By signing that baseball, by cementing that moment through the power of ink, I could have guaranteed that our time on the field would be kept somewhere, preserved. Somewhere in Ryan's bedroom -- maybe on a bookshelf, maybe under the bed, to be uncovered only when he packs up for college, but somewhere -- would remain a baseball with a name on it. And I could live again.
Of course, Ryan Collins wouldn't remember he said that; he probably didn't remember two minutes later, and I think that's precisely what ate away at me that night. I want the instant replay to apply in the minors. And I mean, permanent instant replay. I want the kids we coached to remember their time on the field with nostalgia, not as obligations that fell in between thunderstorms. And, when they do remember their baseball days, I want them to recall their coaches not just as the guys who yelled frantically from the baseline to get the ball back to the pitcher. I want them to show up on ESPN someday and mention their former coaches by name. But, in a simpler way, if they grow up, get good grades, go to college and just end up as good people ... well, I want to take a little bit of credit for that, too.
And I know that's unfair. I vaguely remember my own Little League coaches as nice-enough guys, but none of them affected my life in a lasting manner. And yet, I somehow assumed my coaching experience would work differently. We spent our time telling them to get their gloves down when stopping a ground ball, to lift the bat off their shoulders, to run past first base. Somehow, from that, they were supposed to learn, "Don't do drugs, drive carefully, be good to each other."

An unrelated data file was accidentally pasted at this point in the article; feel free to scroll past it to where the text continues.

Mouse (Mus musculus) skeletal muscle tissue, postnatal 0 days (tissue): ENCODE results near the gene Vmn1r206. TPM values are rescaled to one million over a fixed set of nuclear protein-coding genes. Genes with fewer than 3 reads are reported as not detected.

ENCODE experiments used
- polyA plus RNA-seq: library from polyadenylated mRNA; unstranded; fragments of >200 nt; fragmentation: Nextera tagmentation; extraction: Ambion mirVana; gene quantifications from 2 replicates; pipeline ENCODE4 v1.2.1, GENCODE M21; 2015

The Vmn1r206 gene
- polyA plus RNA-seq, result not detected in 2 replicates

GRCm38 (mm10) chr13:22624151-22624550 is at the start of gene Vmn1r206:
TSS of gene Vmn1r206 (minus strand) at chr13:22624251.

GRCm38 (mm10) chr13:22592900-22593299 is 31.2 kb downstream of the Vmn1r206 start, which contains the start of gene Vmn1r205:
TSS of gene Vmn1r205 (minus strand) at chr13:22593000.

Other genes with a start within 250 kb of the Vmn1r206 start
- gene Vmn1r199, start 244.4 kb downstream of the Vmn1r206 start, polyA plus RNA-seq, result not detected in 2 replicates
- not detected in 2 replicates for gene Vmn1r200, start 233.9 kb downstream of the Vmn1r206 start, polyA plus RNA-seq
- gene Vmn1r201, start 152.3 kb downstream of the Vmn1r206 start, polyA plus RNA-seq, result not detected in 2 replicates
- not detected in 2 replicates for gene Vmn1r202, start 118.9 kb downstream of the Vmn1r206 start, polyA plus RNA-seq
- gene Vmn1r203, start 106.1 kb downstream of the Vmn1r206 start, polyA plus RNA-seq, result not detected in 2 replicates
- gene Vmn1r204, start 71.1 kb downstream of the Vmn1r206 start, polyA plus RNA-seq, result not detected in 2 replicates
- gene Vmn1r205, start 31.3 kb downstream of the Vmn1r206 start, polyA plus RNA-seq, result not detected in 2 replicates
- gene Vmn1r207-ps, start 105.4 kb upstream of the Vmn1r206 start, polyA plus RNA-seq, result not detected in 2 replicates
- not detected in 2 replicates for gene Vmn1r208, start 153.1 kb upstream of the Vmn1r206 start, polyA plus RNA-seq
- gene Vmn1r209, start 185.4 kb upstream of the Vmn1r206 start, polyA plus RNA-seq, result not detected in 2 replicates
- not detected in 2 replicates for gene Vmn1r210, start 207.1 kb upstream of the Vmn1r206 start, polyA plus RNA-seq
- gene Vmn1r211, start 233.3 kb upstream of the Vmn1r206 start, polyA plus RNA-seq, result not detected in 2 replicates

The four of us -- Mac, Ace, Jason, and I -- always said that one of the best parts about being a coach is the distance: your responsibility to these kids ends with the last out. Yet I found myself referring to them as "my kids," as if we had anything to do with them when a bat and ball wasn't in the vicinity. In truth, I was just someone who told them where to go next inning. I had to give them back.
To rescue me from complete self-absorption, Mac once offered: "Is it about whether they'll forget us? The question is, will we ever forget them? No way."
And this has comforted me. And so, while some more accomplished Little League veterans get ready to do battle in the upcoming World Series, I'll be remembering that impromptu post-game practice when we stayed with Ashley and used a Wiffle ball and bat to help her get over her fear of hitting. Or that season-ending loss, when Steven came over to give me a hug, as tears crushed down his disappointed, befreckled face. Or that 1994 championship final, when Bobby Stone planted his feet in that box and swung the bat, connecting ...
Five years in the minors. Five summers, with the length of five long winters. Five years, five rosters, and a few insights. Don't yell at the ump; you don't want to be remembered that way. Put your name on your glove. Make sure they step on each base.
Oh, yeah. .. and always have a pen handy.